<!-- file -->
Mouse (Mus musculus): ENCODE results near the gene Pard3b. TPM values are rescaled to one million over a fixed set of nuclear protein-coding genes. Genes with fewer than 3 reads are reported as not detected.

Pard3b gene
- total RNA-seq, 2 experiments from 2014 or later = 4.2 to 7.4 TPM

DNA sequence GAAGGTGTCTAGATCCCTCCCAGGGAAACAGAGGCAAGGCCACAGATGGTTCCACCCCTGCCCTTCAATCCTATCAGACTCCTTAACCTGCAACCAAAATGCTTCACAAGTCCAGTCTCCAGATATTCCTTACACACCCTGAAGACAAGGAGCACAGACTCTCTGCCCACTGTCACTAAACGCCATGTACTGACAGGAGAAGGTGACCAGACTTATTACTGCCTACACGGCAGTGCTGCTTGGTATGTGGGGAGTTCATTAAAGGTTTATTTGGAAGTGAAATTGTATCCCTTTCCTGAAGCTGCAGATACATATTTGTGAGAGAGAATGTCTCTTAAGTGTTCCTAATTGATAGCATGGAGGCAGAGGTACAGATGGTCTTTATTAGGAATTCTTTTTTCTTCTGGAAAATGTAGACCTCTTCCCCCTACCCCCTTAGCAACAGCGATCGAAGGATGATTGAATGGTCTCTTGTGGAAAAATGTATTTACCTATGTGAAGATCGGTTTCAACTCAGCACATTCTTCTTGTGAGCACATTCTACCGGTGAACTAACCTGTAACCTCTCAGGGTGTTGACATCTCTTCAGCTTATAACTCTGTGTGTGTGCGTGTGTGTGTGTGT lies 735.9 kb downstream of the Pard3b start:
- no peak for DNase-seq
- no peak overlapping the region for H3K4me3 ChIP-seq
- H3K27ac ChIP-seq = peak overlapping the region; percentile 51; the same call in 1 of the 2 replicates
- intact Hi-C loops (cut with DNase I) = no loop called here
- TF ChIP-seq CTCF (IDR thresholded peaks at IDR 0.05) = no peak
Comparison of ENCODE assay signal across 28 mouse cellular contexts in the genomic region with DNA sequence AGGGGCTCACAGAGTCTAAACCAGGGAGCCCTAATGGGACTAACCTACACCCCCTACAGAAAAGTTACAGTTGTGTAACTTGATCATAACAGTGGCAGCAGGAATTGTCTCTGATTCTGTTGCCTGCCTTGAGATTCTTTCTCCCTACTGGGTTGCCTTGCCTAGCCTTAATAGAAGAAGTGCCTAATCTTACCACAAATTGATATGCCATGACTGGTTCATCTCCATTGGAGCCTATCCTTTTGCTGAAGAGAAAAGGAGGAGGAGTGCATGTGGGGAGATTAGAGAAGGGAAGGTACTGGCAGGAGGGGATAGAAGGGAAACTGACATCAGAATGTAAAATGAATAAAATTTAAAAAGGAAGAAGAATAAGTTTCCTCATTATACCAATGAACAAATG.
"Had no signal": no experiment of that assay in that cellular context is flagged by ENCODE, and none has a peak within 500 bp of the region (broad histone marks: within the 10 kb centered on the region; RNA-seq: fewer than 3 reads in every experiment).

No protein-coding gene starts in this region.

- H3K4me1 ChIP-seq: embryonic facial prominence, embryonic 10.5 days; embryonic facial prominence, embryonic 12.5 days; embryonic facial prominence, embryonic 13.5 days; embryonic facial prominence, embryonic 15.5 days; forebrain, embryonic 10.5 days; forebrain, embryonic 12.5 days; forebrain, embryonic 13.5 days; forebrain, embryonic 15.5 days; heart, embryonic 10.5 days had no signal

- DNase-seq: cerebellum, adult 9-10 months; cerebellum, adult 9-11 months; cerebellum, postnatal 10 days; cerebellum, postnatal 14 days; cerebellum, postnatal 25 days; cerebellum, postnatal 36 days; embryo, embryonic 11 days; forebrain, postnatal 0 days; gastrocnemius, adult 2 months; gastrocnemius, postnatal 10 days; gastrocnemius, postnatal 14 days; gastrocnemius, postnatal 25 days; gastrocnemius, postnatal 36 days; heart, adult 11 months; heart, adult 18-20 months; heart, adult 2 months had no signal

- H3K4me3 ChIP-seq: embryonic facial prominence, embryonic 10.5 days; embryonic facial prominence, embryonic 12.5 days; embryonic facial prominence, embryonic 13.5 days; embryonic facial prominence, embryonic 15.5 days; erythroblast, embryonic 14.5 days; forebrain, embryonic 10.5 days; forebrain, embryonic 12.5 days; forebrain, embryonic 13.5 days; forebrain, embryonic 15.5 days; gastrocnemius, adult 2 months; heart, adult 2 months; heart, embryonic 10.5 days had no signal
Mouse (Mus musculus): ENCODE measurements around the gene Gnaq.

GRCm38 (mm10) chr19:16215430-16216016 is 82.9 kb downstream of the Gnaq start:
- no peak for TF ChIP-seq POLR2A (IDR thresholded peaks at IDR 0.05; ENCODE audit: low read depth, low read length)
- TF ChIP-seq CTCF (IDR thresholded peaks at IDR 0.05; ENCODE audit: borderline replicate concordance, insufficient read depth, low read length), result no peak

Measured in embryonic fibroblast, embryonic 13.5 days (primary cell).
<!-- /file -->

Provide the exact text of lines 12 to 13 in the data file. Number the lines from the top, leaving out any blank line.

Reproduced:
No protein-coding gene starts in this region.

- H3K4me1 ChIP-seq: embryonic facial prominence, embryonic 10.5 days; embryonic facial prominence, embryonic 12.5 days; embryonic facial prominence, embryonic 13.5 days; embryonic facial prominence, embryonic 15.5 days; forebrain, embryonic 10.5 days; forebrain, embryonic 12.5 days; forebrain, embryonic 13.5 days; forebrain, embryonic 15.5 days; heart, embryonic 10.5 days had no signal